Facilitating the Transfer of Innovations for the Public Benefit
The Office for Commercialization and Corporate Development (OCCD) supports research development and commercialization of University intellectual property. Focusing on the protection and transfer of intellectual property through license, confidentiality and material transfer agreements, the OCCD is the bridge between researchers and commercial entities. From Oregon-based startups to large international companies, the OCCD facilitates OSU research to impact the world.
In the News
OSU's tech transfer nudge powered NuScale's beginnings (Sustainable Business Oregon)
A bit more on Thursday's news that NuScale will receive up to $226 million (provided they can match that much) in Department of Energy funds: more
Portland Business Journal's List Leaders: Meet OSU's spinoff companies (Portland Business Journal)
Oregon State University has long had one of the state's most active technology transfer programs, and it's producing results. more
The Best Cities for Entrepreneurs (Entrepreneur)
Corvallis is home to Oregon State University, whose Austin Entrepreneurship Program attracts innovators from around the globe for a mixture of fellowships and seminars. more
New Corvallis tech businesses take off: OSU’s Venture Accelerator launches 12 new startups (Corvallis Advocate)
The OSU Venture Accelerator Program launched its first 12 startups this week in OSU’s bid to create 20 new businesses over the next five years, supercharge the local economy by speeding up the process of research commodification, and increase industry funding of OSU research by 50%. more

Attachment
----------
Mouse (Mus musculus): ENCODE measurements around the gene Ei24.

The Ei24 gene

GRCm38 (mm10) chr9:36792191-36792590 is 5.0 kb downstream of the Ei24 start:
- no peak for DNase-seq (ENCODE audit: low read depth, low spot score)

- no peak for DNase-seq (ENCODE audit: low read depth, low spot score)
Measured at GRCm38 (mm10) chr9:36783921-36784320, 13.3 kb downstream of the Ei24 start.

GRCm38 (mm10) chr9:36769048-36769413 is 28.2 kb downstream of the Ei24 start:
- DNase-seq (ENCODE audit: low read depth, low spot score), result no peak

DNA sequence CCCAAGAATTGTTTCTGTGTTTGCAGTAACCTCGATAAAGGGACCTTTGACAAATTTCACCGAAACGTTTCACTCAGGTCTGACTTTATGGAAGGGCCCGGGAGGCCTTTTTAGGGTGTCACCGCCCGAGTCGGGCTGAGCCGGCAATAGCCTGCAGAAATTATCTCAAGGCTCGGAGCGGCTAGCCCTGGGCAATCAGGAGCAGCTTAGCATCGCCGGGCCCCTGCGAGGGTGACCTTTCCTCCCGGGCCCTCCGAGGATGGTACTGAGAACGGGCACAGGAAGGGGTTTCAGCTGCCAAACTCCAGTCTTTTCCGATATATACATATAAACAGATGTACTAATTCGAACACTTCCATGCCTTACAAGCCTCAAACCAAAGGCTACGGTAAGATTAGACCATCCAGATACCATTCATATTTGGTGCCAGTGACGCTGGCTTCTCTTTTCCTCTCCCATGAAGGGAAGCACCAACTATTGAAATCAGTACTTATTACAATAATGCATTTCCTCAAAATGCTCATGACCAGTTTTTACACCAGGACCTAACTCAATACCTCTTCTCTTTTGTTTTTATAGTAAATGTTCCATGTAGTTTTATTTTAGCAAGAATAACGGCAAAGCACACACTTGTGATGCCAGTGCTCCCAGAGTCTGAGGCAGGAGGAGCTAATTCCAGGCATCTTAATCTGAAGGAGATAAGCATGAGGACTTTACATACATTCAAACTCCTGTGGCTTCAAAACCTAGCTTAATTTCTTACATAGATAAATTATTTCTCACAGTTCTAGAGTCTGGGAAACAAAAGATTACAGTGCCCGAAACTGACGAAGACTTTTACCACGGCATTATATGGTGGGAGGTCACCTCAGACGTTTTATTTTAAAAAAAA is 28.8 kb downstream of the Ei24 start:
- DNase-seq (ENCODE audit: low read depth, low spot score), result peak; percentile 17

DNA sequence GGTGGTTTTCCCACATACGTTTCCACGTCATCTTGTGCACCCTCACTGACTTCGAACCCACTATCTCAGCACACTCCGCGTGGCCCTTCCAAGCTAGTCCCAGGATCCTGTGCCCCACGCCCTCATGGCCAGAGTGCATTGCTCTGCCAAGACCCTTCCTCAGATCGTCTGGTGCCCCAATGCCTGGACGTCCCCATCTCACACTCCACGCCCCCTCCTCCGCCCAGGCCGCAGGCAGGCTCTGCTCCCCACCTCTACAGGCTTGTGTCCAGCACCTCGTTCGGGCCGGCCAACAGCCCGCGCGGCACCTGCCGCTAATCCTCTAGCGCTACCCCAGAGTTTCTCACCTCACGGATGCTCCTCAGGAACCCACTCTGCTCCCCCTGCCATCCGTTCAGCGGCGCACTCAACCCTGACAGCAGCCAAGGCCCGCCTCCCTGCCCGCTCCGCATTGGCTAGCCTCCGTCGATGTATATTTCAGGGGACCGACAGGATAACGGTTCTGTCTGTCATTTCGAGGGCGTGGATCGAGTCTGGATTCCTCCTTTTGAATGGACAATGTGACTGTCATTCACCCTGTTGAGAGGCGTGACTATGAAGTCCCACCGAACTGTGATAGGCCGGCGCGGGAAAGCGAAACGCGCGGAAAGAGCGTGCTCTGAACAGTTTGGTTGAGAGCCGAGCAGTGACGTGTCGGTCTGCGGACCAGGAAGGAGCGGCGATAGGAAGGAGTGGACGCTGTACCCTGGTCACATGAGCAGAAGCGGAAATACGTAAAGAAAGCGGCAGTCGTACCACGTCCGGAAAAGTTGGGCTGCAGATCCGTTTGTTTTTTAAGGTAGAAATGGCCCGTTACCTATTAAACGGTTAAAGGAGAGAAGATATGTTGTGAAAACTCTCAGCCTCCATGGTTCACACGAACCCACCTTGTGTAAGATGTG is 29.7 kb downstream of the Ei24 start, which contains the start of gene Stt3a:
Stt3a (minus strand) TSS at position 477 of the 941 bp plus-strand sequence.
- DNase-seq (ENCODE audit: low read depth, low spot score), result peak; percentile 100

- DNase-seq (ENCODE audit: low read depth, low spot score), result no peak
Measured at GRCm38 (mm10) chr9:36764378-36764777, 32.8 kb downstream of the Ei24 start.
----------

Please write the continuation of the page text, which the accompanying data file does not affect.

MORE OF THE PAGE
Oregon agricultural production sets record; top 10 crops include nursery plants, cattle and hay (OregonLive)
Oregon's agricultural production was worth a record $5.4 billion in 2012, according to preliminary figures compiled by the U.S. Department of Agriculture's statistics service and Oregon State University.
Portland brewery tests out water-recycling fuel cells (OPB)
The fuel cell was developed by professor Hong Liu and researcher Yanzhen Fan in Oregon State University’s Department of Biological and Ecological Engineering. They’ve been working on it for years, but the Widmer pilot fuel cell will be the first one they’ve ever tested in the field. If it works and can be scaled up, it could save $400,000 a year.
Grafted tomatoes become super producers (Reno Gazette-Journal)
Jim Myers, an Oregon State University horticulture professor who specializes in developing plants that can thrive in the Pacific Northwest, created a purple tomato high in anti-oxidants called the Indigo. Last year, he and graduate assistants tested grafted vs. non-grafted Indigos, and the grafted plants produced three times more.
10 Steps for Innovators (Terra Magazine blog)
Follow the progress of an Oregon State idea that is making the wood-products industry more sustainable.
America’s most innovative cities (24/7 Wall Street)
#4: Corvallis, Oregon, has one of the most educated populations in the country. It has the fourth-highest proportion of adults with a bachelor’s degree at 48.5%, compared to the U.S. average of 28.5%. The region’s productivity has exploded in the past two decades, increasing by an average of 2.6% each year between 1980 and 2010. Corvallis is built around Oregon State University, which is one of its largest employers.
Wepster hazelnut ready for confection market (Western Farm Press)
Oregon State University has developed a new high-yielding, blight resistant hazelnut for the baking and chocolate industries. An additional article about the Wepster hazelnut can be found at AgraNet (subscription required).